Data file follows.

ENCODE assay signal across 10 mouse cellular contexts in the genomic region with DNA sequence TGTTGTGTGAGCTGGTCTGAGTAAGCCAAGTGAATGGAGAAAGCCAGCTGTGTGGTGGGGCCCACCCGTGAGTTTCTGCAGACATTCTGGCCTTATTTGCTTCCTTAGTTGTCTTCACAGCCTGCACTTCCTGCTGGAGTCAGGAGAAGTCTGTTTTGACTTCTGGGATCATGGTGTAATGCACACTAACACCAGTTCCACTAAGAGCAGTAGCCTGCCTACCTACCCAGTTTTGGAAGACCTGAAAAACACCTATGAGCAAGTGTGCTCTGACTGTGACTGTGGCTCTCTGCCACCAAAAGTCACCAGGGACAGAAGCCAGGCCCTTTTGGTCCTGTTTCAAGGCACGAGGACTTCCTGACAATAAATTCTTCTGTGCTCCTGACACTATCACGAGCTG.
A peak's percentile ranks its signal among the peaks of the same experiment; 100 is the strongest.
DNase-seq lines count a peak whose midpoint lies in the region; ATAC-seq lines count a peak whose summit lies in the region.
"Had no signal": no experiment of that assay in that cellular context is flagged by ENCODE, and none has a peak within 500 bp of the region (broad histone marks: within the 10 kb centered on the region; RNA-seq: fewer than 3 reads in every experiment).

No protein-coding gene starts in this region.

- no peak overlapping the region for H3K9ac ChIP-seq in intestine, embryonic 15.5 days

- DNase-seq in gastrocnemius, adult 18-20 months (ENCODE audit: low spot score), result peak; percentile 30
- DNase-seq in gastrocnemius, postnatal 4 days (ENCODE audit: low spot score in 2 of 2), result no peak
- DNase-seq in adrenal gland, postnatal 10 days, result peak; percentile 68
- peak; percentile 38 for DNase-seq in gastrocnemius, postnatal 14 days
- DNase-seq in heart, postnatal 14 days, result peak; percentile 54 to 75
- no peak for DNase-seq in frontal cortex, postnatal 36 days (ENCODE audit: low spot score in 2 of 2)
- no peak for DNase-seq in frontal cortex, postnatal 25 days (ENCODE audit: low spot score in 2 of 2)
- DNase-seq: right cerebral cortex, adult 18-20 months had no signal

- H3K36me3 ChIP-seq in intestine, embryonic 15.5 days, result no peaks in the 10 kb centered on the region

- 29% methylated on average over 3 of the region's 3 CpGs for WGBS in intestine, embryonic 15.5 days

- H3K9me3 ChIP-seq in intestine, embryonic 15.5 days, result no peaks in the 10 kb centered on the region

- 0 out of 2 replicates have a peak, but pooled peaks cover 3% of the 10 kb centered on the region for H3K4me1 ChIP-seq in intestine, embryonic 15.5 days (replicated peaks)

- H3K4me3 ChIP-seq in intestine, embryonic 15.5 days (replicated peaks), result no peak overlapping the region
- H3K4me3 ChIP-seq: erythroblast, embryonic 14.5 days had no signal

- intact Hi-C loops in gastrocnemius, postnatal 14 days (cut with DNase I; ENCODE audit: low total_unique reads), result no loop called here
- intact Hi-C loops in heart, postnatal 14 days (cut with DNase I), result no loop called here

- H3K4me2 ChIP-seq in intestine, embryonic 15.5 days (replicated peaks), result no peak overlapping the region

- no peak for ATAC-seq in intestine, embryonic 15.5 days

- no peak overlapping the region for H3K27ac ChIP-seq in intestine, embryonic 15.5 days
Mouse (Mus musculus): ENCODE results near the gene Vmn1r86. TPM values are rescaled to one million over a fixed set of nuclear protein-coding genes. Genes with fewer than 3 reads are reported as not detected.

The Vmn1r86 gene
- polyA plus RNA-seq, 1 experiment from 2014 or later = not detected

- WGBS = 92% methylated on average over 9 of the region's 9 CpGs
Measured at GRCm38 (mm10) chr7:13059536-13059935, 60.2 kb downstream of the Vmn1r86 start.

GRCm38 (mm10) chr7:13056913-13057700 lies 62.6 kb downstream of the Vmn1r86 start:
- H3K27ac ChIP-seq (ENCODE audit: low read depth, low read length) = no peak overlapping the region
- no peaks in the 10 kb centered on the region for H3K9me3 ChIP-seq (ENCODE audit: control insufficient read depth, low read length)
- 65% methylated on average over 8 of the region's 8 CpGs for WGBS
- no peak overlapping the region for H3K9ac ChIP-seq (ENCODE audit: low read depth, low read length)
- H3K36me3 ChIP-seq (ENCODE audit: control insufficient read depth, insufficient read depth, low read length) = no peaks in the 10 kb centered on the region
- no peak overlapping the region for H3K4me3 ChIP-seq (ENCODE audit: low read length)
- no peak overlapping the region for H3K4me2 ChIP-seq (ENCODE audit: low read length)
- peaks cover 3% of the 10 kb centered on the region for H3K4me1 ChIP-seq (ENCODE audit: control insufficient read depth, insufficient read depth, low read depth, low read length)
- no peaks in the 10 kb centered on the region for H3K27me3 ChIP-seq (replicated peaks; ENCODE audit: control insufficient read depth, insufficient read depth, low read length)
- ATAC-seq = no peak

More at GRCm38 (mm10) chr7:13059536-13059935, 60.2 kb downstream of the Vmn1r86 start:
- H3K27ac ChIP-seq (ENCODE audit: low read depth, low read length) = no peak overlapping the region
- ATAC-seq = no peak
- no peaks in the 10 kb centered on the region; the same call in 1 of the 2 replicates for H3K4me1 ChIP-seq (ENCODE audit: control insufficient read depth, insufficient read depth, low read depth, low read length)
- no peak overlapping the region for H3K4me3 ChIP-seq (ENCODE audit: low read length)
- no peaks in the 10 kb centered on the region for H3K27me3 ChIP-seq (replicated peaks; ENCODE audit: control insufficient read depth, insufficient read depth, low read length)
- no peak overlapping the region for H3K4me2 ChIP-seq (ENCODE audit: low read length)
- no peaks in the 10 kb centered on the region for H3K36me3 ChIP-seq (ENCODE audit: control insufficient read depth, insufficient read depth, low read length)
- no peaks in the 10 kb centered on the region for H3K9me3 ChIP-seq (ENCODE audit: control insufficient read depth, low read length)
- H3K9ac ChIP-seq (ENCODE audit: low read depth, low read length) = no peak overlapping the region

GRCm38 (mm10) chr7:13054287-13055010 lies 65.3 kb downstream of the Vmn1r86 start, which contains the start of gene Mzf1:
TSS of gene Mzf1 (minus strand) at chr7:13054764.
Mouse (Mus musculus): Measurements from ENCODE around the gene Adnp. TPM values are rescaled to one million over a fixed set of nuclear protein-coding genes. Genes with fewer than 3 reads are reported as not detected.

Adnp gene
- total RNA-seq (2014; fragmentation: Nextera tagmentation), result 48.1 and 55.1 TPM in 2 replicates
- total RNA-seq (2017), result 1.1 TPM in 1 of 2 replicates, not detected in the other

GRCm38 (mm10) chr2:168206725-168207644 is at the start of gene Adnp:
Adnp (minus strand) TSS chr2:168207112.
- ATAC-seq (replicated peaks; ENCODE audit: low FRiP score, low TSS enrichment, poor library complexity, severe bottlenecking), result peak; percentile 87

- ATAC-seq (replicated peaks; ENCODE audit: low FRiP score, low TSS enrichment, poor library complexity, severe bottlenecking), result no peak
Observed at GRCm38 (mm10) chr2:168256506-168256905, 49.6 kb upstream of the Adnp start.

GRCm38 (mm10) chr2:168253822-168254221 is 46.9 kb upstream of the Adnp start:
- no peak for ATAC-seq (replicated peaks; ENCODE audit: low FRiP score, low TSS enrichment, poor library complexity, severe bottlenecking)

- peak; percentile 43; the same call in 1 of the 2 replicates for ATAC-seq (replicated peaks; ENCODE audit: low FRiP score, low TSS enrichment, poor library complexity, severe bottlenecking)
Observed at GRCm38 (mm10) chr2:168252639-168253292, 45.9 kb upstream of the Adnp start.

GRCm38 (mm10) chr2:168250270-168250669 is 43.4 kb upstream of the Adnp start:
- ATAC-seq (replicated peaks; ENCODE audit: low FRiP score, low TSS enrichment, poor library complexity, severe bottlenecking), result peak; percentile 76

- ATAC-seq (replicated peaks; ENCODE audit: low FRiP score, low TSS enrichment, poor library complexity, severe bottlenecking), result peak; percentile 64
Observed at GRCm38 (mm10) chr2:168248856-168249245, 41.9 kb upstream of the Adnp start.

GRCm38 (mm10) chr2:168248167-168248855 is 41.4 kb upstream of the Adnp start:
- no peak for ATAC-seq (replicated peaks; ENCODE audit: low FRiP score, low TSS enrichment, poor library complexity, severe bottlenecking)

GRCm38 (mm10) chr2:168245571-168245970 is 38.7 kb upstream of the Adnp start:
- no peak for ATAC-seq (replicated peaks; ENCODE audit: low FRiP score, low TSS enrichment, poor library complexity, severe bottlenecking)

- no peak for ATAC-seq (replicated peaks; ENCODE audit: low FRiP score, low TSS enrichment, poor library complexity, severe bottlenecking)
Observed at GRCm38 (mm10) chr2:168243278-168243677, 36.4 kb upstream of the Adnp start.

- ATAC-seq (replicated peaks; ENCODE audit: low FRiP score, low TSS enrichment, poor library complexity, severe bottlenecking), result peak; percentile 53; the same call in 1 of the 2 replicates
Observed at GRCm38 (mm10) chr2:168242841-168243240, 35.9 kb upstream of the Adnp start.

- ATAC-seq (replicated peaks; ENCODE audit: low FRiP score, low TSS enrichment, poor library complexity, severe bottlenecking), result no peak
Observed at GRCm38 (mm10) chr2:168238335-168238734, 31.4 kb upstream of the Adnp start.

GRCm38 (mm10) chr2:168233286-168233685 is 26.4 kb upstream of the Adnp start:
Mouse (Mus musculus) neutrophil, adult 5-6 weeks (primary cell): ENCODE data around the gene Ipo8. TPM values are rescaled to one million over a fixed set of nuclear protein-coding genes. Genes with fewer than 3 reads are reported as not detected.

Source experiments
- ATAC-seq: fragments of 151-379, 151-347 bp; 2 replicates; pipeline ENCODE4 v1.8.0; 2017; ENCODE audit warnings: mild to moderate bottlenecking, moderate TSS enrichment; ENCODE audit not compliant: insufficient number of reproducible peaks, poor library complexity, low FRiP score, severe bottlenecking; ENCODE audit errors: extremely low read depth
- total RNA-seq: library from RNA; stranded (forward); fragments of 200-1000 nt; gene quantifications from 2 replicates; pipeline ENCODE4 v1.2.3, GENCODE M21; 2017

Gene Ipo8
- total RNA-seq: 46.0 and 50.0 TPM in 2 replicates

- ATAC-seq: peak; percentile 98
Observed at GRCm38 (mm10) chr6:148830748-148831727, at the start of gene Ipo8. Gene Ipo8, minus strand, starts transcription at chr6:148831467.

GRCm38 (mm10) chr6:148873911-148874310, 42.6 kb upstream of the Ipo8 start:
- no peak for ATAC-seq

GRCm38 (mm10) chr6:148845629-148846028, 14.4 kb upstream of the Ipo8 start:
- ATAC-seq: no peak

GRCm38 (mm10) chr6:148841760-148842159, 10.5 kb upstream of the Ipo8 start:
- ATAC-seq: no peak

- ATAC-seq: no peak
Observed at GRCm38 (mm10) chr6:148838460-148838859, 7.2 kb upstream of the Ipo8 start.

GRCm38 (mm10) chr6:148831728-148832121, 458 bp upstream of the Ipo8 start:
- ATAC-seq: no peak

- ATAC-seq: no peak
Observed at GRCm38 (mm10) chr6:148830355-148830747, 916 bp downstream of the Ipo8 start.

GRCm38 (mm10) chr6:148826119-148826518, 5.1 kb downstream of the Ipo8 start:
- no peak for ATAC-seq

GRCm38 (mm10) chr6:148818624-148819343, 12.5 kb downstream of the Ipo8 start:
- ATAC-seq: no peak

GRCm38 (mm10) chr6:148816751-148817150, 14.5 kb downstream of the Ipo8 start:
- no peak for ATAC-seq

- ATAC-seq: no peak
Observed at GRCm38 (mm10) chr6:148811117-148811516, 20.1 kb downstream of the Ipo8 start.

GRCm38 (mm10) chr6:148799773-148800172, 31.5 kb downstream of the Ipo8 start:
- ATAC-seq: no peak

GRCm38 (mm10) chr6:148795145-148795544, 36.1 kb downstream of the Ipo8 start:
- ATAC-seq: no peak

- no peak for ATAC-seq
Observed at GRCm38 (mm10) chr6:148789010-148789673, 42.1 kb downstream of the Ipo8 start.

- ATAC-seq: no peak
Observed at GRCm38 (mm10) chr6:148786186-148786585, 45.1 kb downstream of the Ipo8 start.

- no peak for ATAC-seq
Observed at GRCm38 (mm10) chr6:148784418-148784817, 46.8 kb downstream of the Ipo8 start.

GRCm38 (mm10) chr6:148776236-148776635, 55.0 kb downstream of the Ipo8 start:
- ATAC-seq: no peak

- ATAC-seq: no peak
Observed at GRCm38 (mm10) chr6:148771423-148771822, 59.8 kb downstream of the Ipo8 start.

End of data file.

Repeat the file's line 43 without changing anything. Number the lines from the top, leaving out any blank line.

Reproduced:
- H3K27ac ChIP-seq (ENCODE audit: low read depth, low read length) = no peak overlapping the region